With age, our ability to balance naturally decreases. Including exercises to work on balance helps to slow or prevent this decline. It is important for people of all ages to include some balance training - this can be done every day, but at a minimum should be done 3-5 times a week. All balance exercises help to train proprioception - this is the brain’s awareness of where the body is in space.
EVERYDAY LIFE &
HOW WE USE OUR GluteS Max & hamstrings IN EVERYDAY LIFE
Gluteus Maximus & Hamstrings:
1. STRAIGHTENING (EXTENSION) THE HIPS AND KNEES
- Standing from a sitting position
- Walking up stairs
- Lifting an item off of the floor
- Climbing a ladder
- Walking uphill
- Getting up from the floor
Gluteus Medius, Knee, and Ankle Stabilizers:
1. STABILIZING THE PELVIS, HIPS, KNEES AND ANKLES
- Up and down stairs
- Keeping us balanced during all standing and moving
2. MAINTAINING HEALTHY ALIGNMENT OF THE PELVIS, HIP, KNEE, ANKLE AND FOOT
- All static (no movement) and movement
SPIFFILICIOUS FACTS ABOUT MUSCLES & MOVES
One of the great benefits of single-leg training is that they work all of the small muscles of the ankle and foot. This is a commonly overlooked muscle group that is critical to address. Weak muscles of the ankle and foot can lead to ankle sprains, plantar fasciitis, Achilles tendinopathies, bone spurs, bunions, etc. This is especially the case when the individual trains the larger muscles of the legs - they create an imbalance between the capability of the leg and that of the ankle and foot.
The stability of the knee is very dependent on the ligaments, cartilage, meniscus, and iliotibial band. When these tissues have been strained, torn, or worn (as in the case of osteoarthritis) the muscles that cross the knee joint are called in to help. The same is true for the ankle. When people have feet that tend to pronate (roll in) or supinate (roll out) it stresses the ligaments of the ankle and will affect the alignment of the ankle, knee, and hips. Over time this can result in damage to the joints, and changes in muscle function (because the muscles are not properly aligned so they are not able to move like they are supposed to. A good example of this is the Achilles tendon. Poor alignment of the foot or ankle can cause tightness in the Achilles tendon.
These single-leg exercises challenge the hip extensors and abductors by working them in the sagittal and frontal planes. The movement trains the abductors of the hip to stabilize while the extensors move the weight of the trunk from 90 degrees of flexion to a neutral position. This exercise works on the hip range of motion and movement while stabilizing the lumbar spine.
ALLLL MUSCLES & WHEN
ALL MUSCLES WORKING & WHEN DURING THE Single Leg Deadlift - Band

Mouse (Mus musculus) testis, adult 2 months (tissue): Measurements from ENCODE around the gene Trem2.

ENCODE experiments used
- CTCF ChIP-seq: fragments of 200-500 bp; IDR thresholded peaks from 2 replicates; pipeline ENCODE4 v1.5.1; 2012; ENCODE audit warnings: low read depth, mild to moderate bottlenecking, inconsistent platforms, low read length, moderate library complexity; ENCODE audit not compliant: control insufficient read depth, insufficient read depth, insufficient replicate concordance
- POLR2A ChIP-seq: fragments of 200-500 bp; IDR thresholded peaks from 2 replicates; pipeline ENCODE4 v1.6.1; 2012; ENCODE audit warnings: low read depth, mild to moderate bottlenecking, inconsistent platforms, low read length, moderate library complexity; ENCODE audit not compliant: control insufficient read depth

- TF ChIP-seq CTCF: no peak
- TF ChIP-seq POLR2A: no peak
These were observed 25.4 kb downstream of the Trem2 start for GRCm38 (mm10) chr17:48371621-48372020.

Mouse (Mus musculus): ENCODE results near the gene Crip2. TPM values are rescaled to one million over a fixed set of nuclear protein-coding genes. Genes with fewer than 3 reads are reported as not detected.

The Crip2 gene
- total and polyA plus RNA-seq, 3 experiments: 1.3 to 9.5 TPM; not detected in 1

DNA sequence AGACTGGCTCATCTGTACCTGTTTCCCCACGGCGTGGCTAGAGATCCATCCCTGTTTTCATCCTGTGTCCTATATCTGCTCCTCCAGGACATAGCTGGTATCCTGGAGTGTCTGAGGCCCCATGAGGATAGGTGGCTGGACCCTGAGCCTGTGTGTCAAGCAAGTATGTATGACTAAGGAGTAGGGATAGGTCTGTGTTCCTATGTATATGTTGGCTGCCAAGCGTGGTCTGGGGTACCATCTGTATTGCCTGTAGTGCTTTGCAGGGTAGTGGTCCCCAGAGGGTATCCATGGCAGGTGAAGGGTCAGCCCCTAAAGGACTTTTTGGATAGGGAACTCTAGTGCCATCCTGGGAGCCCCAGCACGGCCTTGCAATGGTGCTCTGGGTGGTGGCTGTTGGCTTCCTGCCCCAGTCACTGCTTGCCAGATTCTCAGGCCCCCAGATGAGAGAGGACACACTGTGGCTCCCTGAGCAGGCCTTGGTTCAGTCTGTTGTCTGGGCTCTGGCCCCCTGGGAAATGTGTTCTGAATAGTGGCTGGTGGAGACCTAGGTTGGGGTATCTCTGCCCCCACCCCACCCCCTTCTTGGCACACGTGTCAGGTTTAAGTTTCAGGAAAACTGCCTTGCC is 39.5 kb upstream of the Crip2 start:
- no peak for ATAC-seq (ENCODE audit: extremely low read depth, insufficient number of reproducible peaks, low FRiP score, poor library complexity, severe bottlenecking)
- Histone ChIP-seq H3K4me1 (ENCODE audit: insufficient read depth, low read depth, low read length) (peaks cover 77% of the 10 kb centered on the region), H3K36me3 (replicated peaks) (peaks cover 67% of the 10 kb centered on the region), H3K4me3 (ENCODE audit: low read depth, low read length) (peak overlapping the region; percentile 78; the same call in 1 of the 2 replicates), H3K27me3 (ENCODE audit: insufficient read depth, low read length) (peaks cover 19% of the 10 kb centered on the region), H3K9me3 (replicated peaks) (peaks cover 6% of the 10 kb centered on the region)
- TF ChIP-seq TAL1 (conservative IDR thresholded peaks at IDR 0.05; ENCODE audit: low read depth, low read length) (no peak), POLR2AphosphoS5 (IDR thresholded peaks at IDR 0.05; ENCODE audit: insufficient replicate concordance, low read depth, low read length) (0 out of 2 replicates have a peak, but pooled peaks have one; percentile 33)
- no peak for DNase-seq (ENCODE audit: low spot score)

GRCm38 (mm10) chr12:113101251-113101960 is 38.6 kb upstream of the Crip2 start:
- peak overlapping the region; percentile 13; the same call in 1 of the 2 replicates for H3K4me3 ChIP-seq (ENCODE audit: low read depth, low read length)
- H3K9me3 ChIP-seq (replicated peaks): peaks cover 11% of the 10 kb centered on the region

The hand and arm muscles become more active as the resistance from the band increases.
The gastrocnemius, soleus, peroneals, tibialis anterior and posterior, extensor digitorum longus, extensor hallucis longus, flexor digitorum longus, and flexor hallucis longus, and foot intrinsics work to hold the ankle and foot stable, aligned and to adjust to maintain balance The gastrocnemius, popliteus, hamstring, gracilis, sartorius, and quadriceps work to hold the knee stable and in good alignment. The core muscles work to hold the spine and pelvis in neutral as the torso leans forward.
The back muscles (erector spinae, multifici, quadratus lumborum, rhomboids, traps) will hold the torso parallel to the floor against the downward pull of gravity.
When standing on one leg, gravity will be pulling down on the unsupported side of the pelvis and the non-working leg. The gluteals, piriformis, obturators, gemelli, and quadratus femoris of the supporting leg will work to hold the pelvis level (a combination of isometric/eccentric/concentric working to stabilize).
The non-working leg extends out to the back - this is mostly the concentric activation of quadriceps muscles extending the knee and the gluteus maximus extending the hip, the gastroc/soleus point the toe (this activation is minimal because there is no load, not against gravity). The muscles of the arms and hands are working to hold the band. The quadratus lumborum on the side opposite of the standing leg will be more active in holding the pelvis level.
The quadriceps and gastrocnemius work eccentrically to control the pull of the band and the weight of the body as the knee and ankle bend to lower the body down toward the floor. The same muscles work concentrically to straighten the knee and ankle back up.
As the trunk moves from vertical to horizontal the hamstrings are lengthened over the back of the leg. Once the hamstrings are at their limit, the gluteus maximus and hamstrings quickly contract concentrically to pull the hips back into a neutral position against the pull of the band. The resistance will increase closer to standing - working the back and hip extensors more.